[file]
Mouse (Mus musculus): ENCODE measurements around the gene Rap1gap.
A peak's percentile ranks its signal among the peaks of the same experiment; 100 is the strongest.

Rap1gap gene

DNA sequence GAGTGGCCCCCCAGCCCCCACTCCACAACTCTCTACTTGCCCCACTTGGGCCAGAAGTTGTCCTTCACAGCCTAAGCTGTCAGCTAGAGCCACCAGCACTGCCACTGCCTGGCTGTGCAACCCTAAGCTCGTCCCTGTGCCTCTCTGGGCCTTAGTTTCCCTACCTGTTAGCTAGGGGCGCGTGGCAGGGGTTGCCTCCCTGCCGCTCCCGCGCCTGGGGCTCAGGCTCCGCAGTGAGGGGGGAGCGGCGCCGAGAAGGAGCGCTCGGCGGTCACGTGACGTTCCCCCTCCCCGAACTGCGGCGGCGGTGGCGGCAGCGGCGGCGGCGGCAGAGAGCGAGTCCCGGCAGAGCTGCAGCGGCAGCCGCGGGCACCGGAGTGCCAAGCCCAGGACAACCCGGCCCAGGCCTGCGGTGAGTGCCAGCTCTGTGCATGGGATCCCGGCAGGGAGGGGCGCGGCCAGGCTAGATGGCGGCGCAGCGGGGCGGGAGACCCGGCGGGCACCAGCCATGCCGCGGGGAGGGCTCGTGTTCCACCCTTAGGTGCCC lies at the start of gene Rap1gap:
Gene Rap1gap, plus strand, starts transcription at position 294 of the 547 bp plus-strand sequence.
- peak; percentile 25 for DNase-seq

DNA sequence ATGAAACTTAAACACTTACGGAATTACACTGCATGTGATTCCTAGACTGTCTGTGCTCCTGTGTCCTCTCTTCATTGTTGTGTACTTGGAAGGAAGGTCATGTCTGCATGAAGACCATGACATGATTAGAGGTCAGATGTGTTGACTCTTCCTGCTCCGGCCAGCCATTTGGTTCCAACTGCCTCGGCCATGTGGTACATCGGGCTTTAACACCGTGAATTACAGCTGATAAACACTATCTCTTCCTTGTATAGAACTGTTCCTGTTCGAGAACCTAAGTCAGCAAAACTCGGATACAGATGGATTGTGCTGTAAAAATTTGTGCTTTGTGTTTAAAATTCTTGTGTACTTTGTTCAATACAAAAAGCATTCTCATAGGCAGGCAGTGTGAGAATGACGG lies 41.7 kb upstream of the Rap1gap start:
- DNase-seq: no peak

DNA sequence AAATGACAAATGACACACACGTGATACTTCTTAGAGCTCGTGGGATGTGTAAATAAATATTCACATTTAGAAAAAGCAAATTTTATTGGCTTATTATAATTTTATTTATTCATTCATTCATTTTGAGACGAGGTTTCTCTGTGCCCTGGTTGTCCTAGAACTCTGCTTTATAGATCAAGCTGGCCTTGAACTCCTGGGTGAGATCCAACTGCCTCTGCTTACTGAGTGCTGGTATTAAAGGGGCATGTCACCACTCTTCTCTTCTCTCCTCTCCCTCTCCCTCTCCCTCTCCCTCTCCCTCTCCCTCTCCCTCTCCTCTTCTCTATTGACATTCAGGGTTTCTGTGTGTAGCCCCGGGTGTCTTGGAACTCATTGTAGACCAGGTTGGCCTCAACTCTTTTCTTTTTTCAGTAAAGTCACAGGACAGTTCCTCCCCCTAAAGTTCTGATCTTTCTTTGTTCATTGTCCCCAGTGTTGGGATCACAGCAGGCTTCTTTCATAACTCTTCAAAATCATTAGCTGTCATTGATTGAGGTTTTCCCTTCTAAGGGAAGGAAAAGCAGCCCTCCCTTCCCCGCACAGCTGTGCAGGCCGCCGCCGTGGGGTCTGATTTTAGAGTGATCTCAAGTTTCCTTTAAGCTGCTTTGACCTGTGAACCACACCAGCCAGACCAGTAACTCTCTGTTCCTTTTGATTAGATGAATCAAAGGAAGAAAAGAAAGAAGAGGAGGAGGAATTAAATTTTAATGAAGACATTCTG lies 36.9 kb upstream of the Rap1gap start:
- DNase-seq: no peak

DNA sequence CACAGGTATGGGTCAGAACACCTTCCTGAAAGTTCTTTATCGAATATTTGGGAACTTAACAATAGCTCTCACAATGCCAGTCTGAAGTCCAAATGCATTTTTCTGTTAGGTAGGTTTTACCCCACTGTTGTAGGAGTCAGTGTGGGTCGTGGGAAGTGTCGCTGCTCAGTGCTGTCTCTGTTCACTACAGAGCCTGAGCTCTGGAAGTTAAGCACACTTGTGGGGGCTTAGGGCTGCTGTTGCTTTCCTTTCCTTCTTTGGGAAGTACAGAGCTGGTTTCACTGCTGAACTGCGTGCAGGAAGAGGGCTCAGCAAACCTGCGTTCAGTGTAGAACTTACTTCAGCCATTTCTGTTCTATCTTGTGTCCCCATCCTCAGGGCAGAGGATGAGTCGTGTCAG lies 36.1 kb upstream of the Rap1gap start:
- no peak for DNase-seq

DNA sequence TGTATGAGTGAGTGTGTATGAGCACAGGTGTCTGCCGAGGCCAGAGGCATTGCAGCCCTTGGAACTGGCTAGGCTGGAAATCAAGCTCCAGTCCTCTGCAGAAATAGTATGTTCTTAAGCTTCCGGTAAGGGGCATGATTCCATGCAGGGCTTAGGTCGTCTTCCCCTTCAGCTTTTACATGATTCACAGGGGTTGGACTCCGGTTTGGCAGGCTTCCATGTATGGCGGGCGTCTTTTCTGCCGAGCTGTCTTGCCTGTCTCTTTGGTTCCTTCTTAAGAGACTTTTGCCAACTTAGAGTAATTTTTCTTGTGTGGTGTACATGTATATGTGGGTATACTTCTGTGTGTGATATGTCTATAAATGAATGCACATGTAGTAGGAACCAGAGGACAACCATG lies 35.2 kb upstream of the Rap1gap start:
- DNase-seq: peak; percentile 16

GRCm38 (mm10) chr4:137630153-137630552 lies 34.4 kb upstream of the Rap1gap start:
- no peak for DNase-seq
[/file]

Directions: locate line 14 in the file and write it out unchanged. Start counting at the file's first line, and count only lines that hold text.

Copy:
- DNase-seq: peak; percentile 16